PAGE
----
McKenna Stephens makes about $15 an hour as a barista at Starbucks but relies heavily on tips to help pay rent, purchase groceries and fill up her tank with gas.
Like many coffee shops, convenience stores and even fast food restaurants, Starbucks has implemented a digital point-of-sales system that prompts customers who pay with cards to leave a tip. At the Cherry Street and Glenstone Avenue location, where Stephens works — currently closed for renovations — customers are prompted to leave a $1, $2 or $5 tip. Customers may also choose to leave a “custom” tip or skip one entirely. Tips, cash and digital, are distributed among baristas at the end of each week, depending on how many hours each worked.
This new means of digital tipping has become increasingly popular since the height of the pandemic. The act of gratuity, traditionally associated with businesses like sit-down restaurants, salons and personal transportation, is seeping into other areas of the economy, in ways that can’t be easily ignored.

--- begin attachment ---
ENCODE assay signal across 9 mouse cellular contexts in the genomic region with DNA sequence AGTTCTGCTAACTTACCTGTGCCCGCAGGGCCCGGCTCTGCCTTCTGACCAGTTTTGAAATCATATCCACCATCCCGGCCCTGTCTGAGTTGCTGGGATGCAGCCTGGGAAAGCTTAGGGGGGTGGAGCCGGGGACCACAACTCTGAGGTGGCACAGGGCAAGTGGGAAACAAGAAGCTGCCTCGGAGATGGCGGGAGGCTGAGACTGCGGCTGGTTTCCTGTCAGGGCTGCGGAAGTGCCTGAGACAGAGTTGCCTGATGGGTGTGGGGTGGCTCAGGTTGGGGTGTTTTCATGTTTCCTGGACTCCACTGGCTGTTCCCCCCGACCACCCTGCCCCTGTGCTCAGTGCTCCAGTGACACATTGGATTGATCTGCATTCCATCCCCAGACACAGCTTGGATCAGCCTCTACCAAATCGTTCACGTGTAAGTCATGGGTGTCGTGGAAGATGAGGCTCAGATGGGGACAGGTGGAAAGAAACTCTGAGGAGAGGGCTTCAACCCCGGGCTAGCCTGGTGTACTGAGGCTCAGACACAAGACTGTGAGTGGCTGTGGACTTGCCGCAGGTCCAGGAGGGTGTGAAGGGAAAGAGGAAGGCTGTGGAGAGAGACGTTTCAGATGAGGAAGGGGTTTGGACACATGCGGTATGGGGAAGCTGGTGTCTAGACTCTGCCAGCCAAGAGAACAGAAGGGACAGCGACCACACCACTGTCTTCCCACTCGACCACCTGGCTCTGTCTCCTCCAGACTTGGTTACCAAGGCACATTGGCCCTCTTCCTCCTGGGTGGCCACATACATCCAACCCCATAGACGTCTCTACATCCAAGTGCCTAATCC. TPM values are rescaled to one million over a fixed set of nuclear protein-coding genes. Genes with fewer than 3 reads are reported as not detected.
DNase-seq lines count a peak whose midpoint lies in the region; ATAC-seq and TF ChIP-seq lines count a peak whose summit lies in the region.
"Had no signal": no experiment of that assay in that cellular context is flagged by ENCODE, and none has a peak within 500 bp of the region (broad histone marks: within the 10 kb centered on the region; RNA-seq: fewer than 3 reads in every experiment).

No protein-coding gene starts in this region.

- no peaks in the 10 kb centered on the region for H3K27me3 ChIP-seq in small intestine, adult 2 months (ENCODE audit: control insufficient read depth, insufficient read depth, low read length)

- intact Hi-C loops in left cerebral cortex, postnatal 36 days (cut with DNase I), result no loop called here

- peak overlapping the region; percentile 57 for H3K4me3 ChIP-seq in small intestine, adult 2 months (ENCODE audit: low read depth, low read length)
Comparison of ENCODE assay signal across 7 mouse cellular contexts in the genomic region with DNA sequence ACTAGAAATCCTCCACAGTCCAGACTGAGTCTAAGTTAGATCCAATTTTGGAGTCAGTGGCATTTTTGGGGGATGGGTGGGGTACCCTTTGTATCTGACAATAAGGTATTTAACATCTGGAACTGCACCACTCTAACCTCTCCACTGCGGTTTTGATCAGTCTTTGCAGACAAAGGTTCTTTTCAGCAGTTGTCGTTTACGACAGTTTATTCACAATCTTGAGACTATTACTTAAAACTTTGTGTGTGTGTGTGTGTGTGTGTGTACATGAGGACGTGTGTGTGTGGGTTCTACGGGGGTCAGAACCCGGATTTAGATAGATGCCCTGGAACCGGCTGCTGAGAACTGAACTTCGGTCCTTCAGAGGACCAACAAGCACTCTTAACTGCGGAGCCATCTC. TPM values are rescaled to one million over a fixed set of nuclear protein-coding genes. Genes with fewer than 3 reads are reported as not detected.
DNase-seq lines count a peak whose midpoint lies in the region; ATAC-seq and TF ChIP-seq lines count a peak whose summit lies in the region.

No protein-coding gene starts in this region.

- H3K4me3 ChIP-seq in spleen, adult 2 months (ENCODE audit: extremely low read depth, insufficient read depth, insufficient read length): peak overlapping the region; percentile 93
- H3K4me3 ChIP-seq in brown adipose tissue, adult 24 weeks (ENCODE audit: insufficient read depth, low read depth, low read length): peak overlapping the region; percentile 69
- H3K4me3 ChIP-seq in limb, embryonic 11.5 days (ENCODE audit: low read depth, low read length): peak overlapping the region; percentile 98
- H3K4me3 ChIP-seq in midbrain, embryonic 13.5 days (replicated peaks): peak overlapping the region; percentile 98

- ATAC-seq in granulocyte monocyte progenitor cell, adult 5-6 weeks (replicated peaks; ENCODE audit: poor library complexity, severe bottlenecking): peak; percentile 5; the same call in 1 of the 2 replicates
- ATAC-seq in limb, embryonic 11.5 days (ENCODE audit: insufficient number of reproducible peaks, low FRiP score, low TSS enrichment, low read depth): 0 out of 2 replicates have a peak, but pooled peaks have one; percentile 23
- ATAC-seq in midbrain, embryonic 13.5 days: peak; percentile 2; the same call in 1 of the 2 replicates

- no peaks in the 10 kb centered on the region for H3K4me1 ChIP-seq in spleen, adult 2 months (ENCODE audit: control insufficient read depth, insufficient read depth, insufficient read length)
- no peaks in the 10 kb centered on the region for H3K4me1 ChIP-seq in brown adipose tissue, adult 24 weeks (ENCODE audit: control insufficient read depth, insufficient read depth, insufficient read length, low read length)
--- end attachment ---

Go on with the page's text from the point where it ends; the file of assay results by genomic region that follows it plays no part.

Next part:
In many cases, the passive appeal of a tip jar has been replaced by digital point-of-sale systems like Square and Toast that prompt customers directly, with options that include percentage-based tips (typically between 15-30%) or flat dollar amounts, like at Starbucks. This new phenomenon, dubbed “tipflation,” is impacting businesses and consumers alike.
What is ‘tipflation’ and what caused it?
A combination of “tip” and “inflation,” “tipflation” is the term that has been coined for the rapid increase in restaurants, cafes and retail stores implementing digital point-of-sale systems that prompt customers to select a gratuity while checking out, according to Forbes.
Jeffrey Jones, finance, economics and risk management department head at Missouri State University, said this new way of tipping proliferated during the COVID-19 pandemic.
“A lot of service workers, they couldn’t work from home and so they were kind of viewed as being more at-risk, and so I think people felt very comfortable tipping extra just because of that fact,” Jones said.